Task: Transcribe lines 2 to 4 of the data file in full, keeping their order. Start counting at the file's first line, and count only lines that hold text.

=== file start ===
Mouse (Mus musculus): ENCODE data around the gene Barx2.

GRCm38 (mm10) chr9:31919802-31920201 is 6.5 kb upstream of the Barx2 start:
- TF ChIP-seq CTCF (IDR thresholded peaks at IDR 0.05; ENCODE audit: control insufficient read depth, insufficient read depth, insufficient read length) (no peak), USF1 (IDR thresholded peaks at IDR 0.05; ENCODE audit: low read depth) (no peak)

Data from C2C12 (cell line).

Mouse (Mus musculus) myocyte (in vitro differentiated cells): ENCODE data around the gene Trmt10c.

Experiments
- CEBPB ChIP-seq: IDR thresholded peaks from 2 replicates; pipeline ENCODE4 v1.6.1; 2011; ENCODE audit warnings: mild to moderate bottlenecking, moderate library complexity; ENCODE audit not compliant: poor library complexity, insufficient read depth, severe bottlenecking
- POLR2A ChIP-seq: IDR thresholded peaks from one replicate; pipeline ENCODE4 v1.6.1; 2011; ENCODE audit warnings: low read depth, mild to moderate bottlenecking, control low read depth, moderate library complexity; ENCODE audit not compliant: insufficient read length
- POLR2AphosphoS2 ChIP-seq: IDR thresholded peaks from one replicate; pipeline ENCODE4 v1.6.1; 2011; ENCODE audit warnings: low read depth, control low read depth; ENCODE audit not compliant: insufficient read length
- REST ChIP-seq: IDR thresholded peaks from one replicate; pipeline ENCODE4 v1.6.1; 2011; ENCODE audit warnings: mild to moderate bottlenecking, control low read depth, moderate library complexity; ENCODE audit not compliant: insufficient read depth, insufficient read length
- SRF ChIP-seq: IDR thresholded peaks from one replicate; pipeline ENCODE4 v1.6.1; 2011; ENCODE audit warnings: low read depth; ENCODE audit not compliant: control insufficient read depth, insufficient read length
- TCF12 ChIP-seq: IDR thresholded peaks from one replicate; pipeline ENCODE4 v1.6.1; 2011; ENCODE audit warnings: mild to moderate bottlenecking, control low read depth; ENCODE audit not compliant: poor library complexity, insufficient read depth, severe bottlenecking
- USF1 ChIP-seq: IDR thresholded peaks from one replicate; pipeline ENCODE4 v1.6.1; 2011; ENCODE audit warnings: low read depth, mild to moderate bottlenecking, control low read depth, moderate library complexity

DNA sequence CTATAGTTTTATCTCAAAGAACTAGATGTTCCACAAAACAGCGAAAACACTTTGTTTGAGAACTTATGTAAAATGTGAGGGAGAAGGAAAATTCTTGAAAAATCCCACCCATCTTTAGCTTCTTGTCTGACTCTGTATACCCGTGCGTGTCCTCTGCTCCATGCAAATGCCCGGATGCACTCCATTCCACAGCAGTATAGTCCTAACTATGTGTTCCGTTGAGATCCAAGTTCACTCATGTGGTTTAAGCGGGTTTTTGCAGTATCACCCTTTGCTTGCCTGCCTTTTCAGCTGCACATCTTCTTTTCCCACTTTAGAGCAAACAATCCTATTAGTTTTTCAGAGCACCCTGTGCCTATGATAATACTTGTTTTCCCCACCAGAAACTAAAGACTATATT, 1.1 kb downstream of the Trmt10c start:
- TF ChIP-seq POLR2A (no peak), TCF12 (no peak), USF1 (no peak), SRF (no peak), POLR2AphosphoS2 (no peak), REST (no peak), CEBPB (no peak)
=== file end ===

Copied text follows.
GRCm38 (mm10) chr9:31919802-31920201 is 6.5 kb upstream of the Barx2 start:
- TF ChIP-seq CTCF (IDR thresholded peaks at IDR 0.05; ENCODE audit: control insufficient read depth, insufficient read depth, insufficient read length) (no peak), USF1 (IDR thresholded peaks at IDR 0.05; ENCODE audit: low read depth) (no peak)

Data from C2C12 (cell line).